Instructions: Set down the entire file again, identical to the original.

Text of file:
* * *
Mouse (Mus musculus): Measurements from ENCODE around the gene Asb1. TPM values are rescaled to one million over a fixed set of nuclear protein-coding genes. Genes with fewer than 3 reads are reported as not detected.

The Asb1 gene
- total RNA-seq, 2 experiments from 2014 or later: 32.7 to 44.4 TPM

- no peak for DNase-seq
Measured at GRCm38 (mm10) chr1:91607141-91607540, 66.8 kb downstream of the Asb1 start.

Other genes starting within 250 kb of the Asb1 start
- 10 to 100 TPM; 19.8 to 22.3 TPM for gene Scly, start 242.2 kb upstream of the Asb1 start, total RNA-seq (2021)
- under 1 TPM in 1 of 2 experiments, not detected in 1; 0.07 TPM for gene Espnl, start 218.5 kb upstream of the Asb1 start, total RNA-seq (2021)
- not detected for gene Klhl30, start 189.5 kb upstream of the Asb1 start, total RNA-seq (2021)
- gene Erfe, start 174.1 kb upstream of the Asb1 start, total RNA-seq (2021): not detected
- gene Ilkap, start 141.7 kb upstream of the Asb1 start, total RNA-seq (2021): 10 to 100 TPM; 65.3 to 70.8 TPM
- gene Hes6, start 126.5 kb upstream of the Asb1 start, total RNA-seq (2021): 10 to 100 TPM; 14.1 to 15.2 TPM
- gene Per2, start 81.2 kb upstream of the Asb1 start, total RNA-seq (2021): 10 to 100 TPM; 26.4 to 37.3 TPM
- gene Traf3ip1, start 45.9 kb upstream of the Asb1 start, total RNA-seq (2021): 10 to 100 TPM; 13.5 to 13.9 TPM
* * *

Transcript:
Mouse (Mus musculus): Measurements from ENCODE around the gene Asb1. TPM values are rescaled to one million over a fixed set of nuclear protein-coding genes. Genes with fewer than 3 reads are reported as not detected.

The Asb1 gene
- total RNA-seq, 2 experiments from 2014 or later: 32.7 to 44.4 TPM

- no peak for DNase-seq
Measured at GRCm38 (mm10) chr1:91607141-91607540, 66.8 kb downstream of the Asb1 start.

Other genes starting within 250 kb of the Asb1 start
- 10 to 100 TPM; 19.8 to 22.3 TPM for gene Scly, start 242.2 kb upstream of the Asb1 start, total RNA-seq (2021)
- under 1 TPM in 1 of 2 experiments, not detected in 1; 0.07 TPM for gene Espnl, start 218.5 kb upstream of the Asb1 start, total RNA-seq (2021)
- not detected for gene Klhl30, start 189.5 kb upstream of the Asb1 start, total RNA-seq (2021)
- gene Erfe, start 174.1 kb upstream of the Asb1 start, total RNA-seq (2021): not detected
- gene Ilkap, start 141.7 kb upstream of the Asb1 start, total RNA-seq (2021): 10 to 100 TPM; 65.3 to 70.8 TPM
- gene Hes6, start 126.5 kb upstream of the Asb1 start, total RNA-seq (2021): 10 to 100 TPM; 14.1 to 15.2 TPM
- gene Per2, start 81.2 kb upstream of the Asb1 start, total RNA-seq (2021): 10 to 100 TPM; 26.4 to 37.3 TPM
- gene Traf3ip1, start 45.9 kb upstream of the Asb1 start, total RNA-seq (2021): 10 to 100 TPM; 13.5 to 13.9 TPM